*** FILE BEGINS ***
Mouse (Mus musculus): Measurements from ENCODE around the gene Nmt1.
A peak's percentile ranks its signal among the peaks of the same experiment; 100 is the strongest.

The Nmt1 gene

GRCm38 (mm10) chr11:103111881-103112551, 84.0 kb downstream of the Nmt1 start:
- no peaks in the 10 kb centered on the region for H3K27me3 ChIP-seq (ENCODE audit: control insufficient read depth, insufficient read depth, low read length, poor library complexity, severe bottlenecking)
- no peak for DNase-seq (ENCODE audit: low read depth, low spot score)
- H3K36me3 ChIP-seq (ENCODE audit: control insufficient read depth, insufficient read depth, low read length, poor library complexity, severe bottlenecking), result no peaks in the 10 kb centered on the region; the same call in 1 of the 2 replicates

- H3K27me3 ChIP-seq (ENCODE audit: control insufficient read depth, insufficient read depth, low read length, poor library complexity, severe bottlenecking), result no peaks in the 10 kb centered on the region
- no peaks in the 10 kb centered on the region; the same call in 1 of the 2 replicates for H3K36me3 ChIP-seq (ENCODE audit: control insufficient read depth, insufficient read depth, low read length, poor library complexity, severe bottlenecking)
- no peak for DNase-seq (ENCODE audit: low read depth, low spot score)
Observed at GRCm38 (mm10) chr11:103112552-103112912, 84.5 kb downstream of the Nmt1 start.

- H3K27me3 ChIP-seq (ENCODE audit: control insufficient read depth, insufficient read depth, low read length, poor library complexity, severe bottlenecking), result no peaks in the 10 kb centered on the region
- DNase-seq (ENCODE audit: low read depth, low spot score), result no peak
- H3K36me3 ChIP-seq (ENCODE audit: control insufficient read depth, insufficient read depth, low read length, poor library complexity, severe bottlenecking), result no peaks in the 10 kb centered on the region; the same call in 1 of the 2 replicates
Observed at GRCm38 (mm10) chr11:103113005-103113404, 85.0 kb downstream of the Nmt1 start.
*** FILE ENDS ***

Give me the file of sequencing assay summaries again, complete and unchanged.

Mouse (Mus musculus): Measurements from ENCODE around the gene Nmt1.
A peak's percentile ranks its signal among the peaks of the same experiment; 100 is the strongest.

The Nmt1 gene

GRCm38 (mm10) chr11:103111881-103112551, 84.0 kb downstream of the Nmt1 start:
- no peaks in the 10 kb centered on the region for H3K27me3 ChIP-seq (ENCODE audit: control insufficient read depth, insufficient read depth, low read length, poor library complexity, severe bottlenecking)
- no peak for DNase-seq (ENCODE audit: low read depth, low spot score)
- H3K36me3 ChIP-seq (ENCODE audit: control insufficient read depth, insufficient read depth, low read length, poor library complexity, severe bottlenecking), result no peaks in the 10 kb centered on the region; the same call in 1 of the 2 replicates

- H3K27me3 ChIP-seq (ENCODE audit: control insufficient read depth, insufficient read depth, low read length, poor library complexity, severe bottlenecking), result no peaks in the 10 kb centered on the region
- no peaks in the 10 kb centered on the region; the same call in 1 of the 2 replicates for H3K36me3 ChIP-seq (ENCODE audit: control insufficient read depth, insufficient read depth, low read length, poor library complexity, severe bottlenecking)
- no peak for DNase-seq (ENCODE audit: low read depth, low spot score)
Observed at GRCm38 (mm10) chr11:103112552-103112912, 84.5 kb downstream of the Nmt1 start.

- H3K27me3 ChIP-seq (ENCODE audit: control insufficient read depth, insufficient read depth, low read length, poor library complexity, severe bottlenecking), result no peaks in the 10 kb centered on the region
- DNase-seq (ENCODE audit: low read depth, low spot score), result no peak
- H3K36me3 ChIP-seq (ENCODE audit: control insufficient read depth, insufficient read depth, low read length, poor library complexity, severe bottlenecking), result no peaks in the 10 kb centered on the region; the same call in 1 of the 2 replicates
Observed at GRCm38 (mm10) chr11:103113005-103113404, 85.0 kb downstream of the Nmt1 start.